Teucrium is a genus of mostly perennial plants in the family Lamiaceae. Some of the New World species are annuals. The name is believed to refer to King Teucer of Troy. Members of the genus are commonly known as germanders. There are hundreds of species, including herbs, shrubs or subshrubs. They are found all over the world but are most common in Mediterranean climates.
An unusual feature of this genus compared with other members of Lamiaceae is that the flowers completely lack the upper lip of the corolla, although it is somewhat reduced also in other genera (Ajuga among them).
Several species are used as food plants by the larvae of some Lepidoptera species including the Coleophora case-bearers Coleophora auricella and Coleophora chamaedriella. The latter is only known from Wall Germander (T. chamaedrys).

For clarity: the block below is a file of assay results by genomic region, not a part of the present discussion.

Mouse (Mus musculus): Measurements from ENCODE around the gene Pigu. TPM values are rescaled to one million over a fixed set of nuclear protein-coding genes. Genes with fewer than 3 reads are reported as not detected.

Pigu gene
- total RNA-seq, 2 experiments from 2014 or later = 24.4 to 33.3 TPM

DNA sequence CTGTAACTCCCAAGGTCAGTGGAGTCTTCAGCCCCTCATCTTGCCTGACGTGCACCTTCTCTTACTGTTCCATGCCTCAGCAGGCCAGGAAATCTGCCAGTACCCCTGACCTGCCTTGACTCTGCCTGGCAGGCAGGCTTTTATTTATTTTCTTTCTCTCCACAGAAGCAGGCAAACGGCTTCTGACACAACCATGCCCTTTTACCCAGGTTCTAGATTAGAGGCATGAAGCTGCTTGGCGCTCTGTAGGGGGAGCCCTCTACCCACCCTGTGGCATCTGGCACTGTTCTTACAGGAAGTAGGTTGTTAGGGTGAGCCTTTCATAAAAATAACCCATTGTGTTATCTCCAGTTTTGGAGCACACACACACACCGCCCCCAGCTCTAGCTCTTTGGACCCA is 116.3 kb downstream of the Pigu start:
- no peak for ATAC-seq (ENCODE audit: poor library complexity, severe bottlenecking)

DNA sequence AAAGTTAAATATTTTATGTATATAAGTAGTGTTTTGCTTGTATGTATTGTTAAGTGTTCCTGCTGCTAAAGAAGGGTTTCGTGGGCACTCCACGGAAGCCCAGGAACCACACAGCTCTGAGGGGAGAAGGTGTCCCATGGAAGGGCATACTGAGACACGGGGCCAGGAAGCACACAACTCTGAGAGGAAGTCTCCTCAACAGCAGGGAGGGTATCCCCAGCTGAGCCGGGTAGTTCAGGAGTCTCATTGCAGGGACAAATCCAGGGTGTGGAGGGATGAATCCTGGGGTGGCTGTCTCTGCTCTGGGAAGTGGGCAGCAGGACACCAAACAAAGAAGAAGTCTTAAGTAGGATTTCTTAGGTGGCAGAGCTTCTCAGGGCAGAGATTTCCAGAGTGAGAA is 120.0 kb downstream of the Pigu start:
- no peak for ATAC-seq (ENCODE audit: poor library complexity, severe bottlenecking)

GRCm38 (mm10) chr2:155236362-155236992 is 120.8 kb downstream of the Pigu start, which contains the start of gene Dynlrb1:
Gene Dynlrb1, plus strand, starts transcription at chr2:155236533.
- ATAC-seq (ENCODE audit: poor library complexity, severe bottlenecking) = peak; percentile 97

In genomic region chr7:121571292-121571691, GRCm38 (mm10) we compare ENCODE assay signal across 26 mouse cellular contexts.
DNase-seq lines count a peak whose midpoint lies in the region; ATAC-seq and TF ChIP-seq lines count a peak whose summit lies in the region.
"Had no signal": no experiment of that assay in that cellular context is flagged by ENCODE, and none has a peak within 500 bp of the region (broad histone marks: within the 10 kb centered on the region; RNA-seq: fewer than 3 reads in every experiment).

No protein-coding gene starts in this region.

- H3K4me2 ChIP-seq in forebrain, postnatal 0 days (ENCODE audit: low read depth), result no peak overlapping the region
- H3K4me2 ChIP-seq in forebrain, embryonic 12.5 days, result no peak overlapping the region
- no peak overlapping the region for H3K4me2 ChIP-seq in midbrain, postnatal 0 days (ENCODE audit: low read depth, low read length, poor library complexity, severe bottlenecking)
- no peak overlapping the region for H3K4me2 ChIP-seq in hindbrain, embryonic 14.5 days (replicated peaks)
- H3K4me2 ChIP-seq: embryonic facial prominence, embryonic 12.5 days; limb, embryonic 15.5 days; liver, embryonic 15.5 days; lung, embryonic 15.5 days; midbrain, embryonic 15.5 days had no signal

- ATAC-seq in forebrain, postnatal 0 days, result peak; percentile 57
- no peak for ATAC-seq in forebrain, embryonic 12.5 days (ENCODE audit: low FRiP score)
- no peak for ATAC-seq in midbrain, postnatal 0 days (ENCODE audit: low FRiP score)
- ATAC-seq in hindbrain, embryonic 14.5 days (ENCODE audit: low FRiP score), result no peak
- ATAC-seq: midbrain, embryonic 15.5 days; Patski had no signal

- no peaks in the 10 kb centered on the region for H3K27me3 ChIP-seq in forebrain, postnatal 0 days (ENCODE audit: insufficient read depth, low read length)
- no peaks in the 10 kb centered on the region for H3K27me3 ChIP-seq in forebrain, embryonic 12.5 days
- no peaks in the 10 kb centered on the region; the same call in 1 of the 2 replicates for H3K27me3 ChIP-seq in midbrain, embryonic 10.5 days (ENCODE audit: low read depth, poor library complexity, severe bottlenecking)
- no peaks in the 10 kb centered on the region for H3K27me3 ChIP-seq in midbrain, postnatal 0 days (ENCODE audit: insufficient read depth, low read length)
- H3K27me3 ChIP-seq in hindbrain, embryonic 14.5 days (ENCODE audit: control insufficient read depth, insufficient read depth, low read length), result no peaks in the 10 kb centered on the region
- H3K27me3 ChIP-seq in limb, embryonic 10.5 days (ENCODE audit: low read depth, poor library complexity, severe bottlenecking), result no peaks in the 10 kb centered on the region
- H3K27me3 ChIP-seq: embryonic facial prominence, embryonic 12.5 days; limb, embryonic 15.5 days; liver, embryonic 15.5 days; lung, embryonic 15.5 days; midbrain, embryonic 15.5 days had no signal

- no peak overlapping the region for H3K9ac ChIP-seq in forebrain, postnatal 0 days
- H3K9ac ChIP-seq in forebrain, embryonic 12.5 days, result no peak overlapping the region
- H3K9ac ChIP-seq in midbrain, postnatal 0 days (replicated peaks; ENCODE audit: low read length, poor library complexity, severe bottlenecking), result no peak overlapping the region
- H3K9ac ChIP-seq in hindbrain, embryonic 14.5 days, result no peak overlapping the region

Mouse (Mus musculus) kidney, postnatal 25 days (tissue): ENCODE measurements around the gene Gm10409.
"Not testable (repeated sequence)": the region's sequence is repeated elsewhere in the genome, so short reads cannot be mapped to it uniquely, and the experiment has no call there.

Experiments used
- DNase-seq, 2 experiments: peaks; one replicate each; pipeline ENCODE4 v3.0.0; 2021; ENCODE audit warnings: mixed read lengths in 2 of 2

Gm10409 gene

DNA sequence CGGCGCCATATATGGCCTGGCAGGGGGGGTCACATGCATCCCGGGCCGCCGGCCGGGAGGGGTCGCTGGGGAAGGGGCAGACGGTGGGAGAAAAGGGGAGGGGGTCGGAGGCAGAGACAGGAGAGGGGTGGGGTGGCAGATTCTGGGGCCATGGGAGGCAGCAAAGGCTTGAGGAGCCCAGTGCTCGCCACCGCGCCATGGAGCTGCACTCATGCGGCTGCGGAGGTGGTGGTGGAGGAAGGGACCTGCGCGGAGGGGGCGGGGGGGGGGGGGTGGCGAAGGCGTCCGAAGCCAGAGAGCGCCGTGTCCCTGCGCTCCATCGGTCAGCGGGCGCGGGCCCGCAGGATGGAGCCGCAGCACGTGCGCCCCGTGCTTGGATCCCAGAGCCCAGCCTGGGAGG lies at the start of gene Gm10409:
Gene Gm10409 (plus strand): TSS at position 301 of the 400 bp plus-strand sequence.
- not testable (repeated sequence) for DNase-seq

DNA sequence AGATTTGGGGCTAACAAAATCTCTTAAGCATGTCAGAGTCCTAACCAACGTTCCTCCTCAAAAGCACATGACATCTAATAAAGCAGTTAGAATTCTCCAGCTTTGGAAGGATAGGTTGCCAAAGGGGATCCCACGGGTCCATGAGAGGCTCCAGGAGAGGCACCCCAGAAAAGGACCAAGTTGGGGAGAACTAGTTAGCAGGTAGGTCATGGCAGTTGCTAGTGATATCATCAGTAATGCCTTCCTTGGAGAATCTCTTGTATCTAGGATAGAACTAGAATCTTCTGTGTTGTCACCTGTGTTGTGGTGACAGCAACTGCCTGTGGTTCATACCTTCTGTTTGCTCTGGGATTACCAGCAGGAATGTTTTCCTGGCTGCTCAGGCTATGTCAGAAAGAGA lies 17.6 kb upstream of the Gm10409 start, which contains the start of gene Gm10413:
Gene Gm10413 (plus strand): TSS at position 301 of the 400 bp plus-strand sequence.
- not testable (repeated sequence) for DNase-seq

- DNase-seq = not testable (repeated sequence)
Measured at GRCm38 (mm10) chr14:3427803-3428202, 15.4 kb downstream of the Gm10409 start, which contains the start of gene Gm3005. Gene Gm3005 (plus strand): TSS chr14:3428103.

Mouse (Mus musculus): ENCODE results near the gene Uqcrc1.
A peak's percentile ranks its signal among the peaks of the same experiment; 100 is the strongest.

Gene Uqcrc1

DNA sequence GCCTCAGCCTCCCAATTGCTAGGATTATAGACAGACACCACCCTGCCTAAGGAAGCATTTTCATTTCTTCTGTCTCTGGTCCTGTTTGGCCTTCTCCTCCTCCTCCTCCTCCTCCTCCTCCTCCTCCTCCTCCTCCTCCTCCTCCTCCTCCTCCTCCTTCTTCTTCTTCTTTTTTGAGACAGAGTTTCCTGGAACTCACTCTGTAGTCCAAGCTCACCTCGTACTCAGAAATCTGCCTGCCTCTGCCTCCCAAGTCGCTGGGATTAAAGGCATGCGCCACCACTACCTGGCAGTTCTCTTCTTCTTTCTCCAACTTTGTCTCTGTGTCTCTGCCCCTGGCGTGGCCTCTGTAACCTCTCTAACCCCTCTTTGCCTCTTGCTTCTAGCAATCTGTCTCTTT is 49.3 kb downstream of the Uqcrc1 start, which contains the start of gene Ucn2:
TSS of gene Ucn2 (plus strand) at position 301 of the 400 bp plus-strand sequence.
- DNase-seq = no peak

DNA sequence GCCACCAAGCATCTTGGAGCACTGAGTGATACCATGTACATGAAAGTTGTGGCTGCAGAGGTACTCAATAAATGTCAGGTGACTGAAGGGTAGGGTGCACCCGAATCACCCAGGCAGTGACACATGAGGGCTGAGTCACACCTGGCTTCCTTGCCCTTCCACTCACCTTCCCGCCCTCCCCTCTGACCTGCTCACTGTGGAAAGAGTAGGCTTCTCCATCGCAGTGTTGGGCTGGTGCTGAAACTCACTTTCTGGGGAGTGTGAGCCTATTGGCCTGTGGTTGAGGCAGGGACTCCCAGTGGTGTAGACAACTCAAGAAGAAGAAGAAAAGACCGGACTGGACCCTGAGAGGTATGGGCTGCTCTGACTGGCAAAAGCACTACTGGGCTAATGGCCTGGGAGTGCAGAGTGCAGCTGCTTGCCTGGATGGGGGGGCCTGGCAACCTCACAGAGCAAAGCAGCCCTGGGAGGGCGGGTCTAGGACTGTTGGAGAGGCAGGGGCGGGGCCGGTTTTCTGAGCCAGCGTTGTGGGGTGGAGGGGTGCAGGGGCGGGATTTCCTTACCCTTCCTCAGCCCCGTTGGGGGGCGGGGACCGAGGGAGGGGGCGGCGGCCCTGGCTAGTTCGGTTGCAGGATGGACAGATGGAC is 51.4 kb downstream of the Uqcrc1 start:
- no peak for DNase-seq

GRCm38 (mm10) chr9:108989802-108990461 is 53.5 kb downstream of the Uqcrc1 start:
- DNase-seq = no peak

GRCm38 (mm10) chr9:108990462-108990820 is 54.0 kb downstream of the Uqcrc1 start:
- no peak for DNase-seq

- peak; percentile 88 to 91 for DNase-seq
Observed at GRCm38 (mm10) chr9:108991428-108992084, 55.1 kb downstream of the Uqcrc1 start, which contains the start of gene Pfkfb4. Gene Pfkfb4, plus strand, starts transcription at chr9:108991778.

Teucrium species are rich in essential oils. They are valued as ornamental plants and a pollen source, and some species have culinary and/or medical value.
==Fossil record== †Teucrium tatjanae seed fossils are known from the Oligocene, Miocene and Pliocene of western Siberia, Miocene and Pliocene of central and southern Russia and Miocene of Lusatia. The fossil seeds are similar to seeds of the extant Teucrium orientale. †Teucrium pripiatense seed fossils have been described from the Pliocene Borsoni Formation in the Rhön Mountains, cental Germany.
== Selected species ==
==See also== * Diascordium * Venice treacle
* [http://plants.usda.gov/java/profile?symbol=TEUCR USDA Plants Profile for Teucrium]
01 Category:Lamiaceae genera